The civil society campaign launched on 15 March by students, friends, and admirers of Nobel laureate the 14th Dalai Lama Tenzin Gyatso appealing to the Indian government to confer upon him the country’s highest civilian award, the Bharat Ratna, comes at an interesting ~ and appropriate ~ time.
Sino-Indian relations are at an inflection point and the Ukrainian crisis has accentuated the frenetic geopolitical recalibration New Delhi is engaged in. The short notice visit of Chinese foreign minister Wang Yi to India on Friday only underlined the fact that the two nations are finding it difficult to simply carry on as usual given the ongoing border stand-off.
Mr Yi’s brief visit, the first by a senior Chinese official since tensions at the Line of Actual Control (LAC) escalated in April 2020, has left behind more questions than answers as to its purpose despite talk of a “win-win relationship” for both countries premised on a long-term “civilisational view of India-China ties”. While Beijing and New Delhi may temporarily find themselves on the same side on Ukraine, their relationships with the West differ substantially both in form and content.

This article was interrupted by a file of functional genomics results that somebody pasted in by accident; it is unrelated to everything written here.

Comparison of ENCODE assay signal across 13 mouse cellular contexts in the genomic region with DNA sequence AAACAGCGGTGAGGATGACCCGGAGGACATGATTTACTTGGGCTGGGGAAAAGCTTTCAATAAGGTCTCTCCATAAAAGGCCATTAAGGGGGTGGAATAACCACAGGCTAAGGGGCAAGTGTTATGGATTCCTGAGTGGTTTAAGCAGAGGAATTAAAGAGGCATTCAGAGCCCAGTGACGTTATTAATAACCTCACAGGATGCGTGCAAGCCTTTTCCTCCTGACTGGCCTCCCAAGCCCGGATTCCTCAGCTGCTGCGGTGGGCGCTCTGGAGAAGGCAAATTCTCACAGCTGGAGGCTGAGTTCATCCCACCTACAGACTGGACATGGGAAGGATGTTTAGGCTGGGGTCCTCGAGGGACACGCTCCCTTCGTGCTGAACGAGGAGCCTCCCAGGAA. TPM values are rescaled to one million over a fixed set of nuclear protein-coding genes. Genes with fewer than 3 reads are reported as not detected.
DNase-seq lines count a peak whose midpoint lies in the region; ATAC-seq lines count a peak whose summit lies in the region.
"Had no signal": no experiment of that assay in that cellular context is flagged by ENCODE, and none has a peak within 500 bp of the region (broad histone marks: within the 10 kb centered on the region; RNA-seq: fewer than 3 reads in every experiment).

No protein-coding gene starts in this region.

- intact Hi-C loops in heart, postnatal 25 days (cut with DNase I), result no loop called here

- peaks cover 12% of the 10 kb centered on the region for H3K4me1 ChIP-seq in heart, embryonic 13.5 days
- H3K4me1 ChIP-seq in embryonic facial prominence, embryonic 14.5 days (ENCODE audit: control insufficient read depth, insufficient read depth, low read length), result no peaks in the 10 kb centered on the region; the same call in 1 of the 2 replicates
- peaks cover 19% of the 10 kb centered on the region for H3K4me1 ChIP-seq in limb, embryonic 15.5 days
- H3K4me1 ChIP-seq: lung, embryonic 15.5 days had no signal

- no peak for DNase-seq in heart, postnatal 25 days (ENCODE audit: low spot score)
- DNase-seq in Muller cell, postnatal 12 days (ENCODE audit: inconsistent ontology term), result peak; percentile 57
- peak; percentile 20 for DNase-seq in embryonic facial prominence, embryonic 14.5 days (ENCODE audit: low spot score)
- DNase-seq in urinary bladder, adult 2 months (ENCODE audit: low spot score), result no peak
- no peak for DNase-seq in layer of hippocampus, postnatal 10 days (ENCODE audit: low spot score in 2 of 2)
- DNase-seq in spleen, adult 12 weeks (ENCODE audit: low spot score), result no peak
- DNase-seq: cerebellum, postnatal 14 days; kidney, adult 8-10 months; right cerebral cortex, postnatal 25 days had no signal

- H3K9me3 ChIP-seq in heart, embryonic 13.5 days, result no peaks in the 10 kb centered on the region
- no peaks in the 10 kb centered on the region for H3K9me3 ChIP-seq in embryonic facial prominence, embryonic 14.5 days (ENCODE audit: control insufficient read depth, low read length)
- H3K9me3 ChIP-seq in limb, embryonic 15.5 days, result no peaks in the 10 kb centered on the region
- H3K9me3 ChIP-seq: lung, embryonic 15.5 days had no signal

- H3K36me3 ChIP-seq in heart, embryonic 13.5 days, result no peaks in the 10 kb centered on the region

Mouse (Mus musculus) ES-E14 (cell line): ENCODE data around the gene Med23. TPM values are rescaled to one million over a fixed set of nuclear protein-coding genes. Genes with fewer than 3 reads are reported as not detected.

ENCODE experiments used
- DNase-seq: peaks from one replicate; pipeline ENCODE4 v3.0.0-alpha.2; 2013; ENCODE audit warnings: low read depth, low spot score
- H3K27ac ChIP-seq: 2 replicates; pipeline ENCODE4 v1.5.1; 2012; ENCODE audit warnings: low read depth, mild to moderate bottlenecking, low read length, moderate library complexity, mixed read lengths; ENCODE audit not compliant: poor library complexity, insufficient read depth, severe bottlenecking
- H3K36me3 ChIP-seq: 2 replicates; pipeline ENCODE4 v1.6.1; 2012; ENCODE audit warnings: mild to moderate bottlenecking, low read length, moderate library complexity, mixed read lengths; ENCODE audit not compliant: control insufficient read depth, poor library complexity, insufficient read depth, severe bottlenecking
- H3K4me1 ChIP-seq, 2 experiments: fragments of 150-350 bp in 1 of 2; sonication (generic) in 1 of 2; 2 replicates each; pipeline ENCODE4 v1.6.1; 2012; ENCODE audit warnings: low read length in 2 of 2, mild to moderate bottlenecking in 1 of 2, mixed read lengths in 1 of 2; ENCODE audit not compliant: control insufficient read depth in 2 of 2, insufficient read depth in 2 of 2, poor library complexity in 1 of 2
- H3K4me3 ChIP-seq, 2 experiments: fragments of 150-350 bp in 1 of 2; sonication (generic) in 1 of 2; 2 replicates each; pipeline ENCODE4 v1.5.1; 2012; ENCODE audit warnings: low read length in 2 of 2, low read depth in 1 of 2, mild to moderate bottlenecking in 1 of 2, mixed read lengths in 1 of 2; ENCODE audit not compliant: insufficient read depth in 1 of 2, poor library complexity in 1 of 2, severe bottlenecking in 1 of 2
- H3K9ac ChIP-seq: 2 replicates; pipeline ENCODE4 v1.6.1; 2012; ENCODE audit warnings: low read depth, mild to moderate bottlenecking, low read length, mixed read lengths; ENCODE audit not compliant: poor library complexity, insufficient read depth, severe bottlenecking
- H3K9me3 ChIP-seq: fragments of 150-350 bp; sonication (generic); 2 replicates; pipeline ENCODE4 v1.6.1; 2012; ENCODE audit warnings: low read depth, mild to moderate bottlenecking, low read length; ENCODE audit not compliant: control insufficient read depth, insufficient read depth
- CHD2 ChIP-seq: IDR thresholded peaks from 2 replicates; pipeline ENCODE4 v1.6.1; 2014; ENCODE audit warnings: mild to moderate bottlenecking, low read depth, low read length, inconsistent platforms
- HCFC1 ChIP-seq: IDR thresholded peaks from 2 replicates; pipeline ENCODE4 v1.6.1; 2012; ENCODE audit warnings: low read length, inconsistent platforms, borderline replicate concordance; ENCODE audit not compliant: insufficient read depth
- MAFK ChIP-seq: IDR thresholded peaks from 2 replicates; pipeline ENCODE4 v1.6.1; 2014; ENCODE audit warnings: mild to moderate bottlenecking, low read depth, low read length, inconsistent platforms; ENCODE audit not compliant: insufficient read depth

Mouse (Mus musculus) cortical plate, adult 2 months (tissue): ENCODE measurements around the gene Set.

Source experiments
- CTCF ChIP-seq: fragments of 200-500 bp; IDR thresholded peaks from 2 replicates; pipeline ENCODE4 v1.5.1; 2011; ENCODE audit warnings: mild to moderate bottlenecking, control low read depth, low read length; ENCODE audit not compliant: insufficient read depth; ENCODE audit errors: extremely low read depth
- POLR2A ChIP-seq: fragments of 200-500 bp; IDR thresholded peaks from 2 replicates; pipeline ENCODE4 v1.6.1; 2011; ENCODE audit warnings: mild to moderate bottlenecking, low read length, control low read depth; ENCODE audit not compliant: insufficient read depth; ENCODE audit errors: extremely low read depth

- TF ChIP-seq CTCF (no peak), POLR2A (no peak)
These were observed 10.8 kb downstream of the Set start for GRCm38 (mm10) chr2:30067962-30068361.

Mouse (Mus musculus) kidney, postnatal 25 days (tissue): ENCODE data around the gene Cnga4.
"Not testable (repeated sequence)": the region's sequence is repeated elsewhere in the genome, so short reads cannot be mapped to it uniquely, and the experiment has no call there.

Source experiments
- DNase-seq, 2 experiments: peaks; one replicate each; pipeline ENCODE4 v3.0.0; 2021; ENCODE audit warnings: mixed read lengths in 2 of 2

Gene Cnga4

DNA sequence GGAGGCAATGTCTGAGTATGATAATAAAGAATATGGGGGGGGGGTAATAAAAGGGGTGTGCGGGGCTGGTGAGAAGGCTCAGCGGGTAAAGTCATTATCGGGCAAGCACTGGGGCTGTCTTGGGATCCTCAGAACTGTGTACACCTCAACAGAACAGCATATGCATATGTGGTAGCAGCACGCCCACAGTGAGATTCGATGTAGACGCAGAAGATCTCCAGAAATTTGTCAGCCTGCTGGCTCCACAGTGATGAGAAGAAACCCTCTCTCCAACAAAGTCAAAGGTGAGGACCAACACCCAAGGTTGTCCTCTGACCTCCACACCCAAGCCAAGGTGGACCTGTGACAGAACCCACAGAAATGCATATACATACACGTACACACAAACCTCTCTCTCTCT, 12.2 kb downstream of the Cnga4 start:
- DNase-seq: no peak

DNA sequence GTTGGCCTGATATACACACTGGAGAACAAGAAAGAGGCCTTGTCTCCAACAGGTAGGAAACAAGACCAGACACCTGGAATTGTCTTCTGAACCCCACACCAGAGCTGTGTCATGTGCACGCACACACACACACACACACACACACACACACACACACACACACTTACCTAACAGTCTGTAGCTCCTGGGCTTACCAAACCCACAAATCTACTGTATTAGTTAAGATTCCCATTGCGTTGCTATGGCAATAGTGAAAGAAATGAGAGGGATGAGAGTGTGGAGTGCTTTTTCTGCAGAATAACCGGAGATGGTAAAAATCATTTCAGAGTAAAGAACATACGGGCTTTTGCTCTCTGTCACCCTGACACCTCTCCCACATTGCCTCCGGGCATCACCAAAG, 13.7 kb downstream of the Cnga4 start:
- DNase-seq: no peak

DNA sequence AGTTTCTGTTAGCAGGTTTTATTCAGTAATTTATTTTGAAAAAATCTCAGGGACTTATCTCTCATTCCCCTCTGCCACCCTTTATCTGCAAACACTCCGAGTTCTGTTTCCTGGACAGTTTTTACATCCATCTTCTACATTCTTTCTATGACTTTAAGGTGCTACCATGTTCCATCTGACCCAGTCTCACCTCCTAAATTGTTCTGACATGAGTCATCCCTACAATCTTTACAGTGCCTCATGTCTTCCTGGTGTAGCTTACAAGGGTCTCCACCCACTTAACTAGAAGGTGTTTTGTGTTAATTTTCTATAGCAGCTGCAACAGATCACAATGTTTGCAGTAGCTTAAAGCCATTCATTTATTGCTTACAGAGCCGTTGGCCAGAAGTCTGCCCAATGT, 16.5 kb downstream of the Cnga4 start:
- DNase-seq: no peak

It is in this context that the government must seriously consider the demand for the Dalai Lama to be awarded the Bharat Ratna. There can be no question on the appropriateness of his candidature given his extraordinary contribution to the spread of the ancient Indic culture of wisdom and compassion. The Dalai Lama, now 87, is recognized globally as a man of peace who has faced religious and political-cultural conflict with great poise, patience, and non-violence.
Living in exile in India since 1959, his body sustained by Indian food and his mind nourished by the Indian philosophical tradition, his seminal contribution to the preservation and promotion of Buddhist thought, principles, and values is acknowledged the world over.
The Dalai Lama, who describes himself with pride as a “son of India”, has ensured the intellectual and emotional lineage of Lord Buddha is flourishing under his guidance. His life has been an example of the golden mean ~ wherein a quest for spiritual awakening and the vision of a scientific mind are not mutually exclusive.
Strategically, awarding the Bharat Ratna to the 14th Dalai Lama would be a far more effective way of signalling the Indian establishment’s refusal to be cowed down by China while at the same time continuing to maintain its policy of recognising Tibet as an autonomous region of the People’s Republic of China.
The move would also be at least a part-palliative for Western capitals where India’s refusal to condemn Russia outright over its invasion of Ukraine has begun to cause serious heartburn. But above and beyond all strategic calculations, there are many in this country for whom it would simply be the right thing to do.